Friday, July 30, 2010

Phantom Presence

In my essay Sculpture, Imaginary Worlds and Home Exercise Equipment I discussed the ideas of contrived human "presence" and "metaphorical worlds" as they relate to figurative sculpture. On a fundamental level the placement of a figurative sculpture within a space is to create the presence of "others".

A series of sculptures currently on display in Manhattan's Madison Square Park got me thinking about these ideas again.

The identical bronze nudes stand upright, arms at sides, looking straight ahead. The uniformity and formal stance remind one of aliens, the "little green men" type you see in old sci-fi movies. The alien-like quality is further reinforced by the placement of the sculptures. In addition to the four that are near entrances to the park, others have been placed on building rooftops in the visible area surrounding the park. The feeling conveyed is "invasion".

It's worth considering the context that these sculptures have been placed in. Madison Square, like many parks, is home to other bronze figurative works, memorials to Admiral Farragut, Secretary of State William H. Seward, Roscoe Conkling, Chester Alan Arthur and Admiral David Farragut. This is another example of figurative sculpture creating "presence". In this case it is about preserving the lives and memory of these historical figures and most importantly, the ideological significance they represent.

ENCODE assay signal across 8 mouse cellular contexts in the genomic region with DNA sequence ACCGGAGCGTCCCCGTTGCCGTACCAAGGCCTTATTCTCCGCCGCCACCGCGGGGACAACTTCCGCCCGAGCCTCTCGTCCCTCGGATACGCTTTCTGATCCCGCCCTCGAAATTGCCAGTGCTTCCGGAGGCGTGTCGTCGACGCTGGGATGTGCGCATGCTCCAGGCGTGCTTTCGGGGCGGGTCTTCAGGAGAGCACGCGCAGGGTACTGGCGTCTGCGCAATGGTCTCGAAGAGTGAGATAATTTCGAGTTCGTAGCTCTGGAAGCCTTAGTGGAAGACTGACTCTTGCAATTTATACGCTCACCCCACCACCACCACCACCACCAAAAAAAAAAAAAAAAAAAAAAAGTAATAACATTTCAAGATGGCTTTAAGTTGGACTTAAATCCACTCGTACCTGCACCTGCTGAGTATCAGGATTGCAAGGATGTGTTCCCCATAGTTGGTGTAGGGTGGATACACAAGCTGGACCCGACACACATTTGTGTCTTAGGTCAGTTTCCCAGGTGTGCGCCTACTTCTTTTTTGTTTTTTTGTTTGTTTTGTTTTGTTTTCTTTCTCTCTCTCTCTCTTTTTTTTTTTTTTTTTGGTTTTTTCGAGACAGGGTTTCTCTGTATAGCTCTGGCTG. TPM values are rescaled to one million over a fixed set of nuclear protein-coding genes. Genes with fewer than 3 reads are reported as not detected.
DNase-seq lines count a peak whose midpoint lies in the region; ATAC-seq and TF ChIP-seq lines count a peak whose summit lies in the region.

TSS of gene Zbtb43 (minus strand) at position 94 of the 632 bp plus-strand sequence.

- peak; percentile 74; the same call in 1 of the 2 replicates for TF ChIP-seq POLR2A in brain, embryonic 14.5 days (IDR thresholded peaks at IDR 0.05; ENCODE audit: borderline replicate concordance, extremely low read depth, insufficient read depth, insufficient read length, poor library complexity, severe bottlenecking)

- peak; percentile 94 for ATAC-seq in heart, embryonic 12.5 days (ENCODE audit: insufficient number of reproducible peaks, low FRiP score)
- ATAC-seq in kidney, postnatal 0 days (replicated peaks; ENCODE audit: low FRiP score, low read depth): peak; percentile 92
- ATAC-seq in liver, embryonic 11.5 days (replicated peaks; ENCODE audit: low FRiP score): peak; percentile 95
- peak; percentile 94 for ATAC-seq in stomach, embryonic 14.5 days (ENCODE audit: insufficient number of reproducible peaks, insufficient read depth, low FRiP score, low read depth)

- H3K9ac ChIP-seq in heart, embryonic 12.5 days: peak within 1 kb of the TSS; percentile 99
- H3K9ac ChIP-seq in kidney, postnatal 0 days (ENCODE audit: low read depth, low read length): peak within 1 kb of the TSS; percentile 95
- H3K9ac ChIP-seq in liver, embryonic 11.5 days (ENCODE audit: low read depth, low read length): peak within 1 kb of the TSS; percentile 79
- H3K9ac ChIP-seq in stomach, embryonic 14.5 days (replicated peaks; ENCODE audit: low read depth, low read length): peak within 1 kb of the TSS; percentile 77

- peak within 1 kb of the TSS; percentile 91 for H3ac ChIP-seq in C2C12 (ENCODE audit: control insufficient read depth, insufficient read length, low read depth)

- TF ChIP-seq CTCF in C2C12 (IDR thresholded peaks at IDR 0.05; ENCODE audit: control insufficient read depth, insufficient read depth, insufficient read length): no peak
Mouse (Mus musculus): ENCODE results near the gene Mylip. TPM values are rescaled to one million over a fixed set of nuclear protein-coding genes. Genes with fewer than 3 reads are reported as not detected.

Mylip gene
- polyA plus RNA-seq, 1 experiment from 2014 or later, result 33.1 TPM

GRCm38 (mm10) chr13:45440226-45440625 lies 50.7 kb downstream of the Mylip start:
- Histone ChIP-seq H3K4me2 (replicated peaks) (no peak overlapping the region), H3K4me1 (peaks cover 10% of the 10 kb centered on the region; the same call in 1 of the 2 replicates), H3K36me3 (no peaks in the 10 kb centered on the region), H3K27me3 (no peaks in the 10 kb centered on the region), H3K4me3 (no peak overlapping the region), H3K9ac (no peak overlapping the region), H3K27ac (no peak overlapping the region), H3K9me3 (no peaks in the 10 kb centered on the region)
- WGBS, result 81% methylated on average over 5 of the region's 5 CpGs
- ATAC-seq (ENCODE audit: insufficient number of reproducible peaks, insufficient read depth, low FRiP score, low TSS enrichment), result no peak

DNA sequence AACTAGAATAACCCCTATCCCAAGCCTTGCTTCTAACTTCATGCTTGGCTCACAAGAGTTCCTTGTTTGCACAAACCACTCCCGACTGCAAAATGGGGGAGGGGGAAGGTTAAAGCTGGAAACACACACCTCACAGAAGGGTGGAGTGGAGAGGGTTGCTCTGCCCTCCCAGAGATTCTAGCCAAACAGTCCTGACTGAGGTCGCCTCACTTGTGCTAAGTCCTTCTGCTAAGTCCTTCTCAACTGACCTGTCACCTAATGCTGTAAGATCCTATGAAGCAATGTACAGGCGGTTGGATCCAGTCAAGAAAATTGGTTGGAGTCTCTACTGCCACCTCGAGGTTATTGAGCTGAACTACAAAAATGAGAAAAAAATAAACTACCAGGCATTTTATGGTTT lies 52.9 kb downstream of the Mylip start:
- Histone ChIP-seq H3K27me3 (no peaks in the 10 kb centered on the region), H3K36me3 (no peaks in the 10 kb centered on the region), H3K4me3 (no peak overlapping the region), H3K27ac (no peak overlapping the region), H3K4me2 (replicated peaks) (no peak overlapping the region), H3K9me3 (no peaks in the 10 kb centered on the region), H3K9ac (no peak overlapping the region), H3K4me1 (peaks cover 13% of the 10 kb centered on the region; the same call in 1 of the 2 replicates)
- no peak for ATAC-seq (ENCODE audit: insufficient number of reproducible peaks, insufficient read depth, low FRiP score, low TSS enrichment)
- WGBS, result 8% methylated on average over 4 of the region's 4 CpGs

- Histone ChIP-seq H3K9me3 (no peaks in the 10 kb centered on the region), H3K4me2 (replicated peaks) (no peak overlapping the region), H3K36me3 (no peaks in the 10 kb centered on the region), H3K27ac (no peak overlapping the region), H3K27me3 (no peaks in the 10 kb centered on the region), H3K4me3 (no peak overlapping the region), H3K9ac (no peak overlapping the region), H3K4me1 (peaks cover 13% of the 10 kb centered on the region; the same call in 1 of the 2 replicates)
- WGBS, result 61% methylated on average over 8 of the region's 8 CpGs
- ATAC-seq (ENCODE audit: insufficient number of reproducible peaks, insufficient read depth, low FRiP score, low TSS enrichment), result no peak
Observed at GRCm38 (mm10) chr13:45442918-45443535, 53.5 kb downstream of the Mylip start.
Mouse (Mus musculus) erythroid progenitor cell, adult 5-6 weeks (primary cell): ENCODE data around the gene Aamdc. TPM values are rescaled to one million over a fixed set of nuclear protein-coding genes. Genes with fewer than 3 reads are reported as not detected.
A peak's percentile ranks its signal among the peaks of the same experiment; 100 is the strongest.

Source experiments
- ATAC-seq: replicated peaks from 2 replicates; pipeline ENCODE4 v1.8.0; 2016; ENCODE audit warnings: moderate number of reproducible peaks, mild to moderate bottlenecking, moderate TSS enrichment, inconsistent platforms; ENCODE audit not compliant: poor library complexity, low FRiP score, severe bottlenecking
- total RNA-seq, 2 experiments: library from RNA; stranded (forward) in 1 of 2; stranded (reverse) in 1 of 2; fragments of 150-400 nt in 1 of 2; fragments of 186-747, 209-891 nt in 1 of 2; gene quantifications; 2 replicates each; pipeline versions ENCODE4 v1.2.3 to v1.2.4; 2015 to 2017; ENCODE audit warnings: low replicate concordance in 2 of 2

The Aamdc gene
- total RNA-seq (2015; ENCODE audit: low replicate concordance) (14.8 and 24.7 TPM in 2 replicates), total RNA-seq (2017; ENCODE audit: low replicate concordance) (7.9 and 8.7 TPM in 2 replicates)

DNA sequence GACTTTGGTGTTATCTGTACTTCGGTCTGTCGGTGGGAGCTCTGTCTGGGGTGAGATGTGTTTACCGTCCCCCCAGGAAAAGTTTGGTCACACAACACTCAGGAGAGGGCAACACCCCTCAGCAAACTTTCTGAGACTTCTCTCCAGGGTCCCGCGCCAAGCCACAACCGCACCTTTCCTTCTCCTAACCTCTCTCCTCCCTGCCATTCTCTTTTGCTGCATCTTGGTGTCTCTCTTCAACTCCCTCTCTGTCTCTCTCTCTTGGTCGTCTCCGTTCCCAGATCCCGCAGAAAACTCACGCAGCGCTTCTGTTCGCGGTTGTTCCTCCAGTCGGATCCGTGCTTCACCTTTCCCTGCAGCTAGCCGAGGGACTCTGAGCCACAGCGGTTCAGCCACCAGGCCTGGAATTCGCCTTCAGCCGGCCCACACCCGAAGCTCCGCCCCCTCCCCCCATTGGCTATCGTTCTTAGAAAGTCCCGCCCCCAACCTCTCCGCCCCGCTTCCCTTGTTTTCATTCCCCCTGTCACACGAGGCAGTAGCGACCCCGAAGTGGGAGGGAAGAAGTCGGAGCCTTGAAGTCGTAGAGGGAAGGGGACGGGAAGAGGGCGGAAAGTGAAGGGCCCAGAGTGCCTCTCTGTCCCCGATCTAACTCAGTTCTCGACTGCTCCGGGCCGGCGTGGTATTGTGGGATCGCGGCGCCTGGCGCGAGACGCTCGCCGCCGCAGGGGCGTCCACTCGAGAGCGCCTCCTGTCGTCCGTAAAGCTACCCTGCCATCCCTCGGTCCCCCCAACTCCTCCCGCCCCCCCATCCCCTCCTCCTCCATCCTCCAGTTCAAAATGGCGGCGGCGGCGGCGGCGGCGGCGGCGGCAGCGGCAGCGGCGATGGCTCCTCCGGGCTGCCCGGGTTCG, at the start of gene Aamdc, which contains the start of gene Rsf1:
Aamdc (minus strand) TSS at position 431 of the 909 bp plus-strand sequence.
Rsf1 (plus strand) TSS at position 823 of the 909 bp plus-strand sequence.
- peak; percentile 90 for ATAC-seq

Parks are, after all, spaces where people go to congregate, to spend time in the presence of others even though they may not be interacting with one another. Memorial sculptures aren't placed on the sides of highways the way billboards are, so that the maximum number of people might be exposed to them. They are placed in environments where they might be considered, reflected upon and visited with.

You can see the ideological use of figurative sculpture to create a metaphorical world on the Supreme Court Building across from the park. These representatives infiltrate public space in a effort to shape reality in accord with the values they represent. They're like Jehovah Witnesses except they don't go door to door they wait for you in civic and public places.

Using figurative sculpture in this way has fallen out of favor for the most part. I like to think of it as a forgotten or abandoned technology. Emperors understood very well the importance of extending presence to preserve one's place in the world and to this day their images persist.

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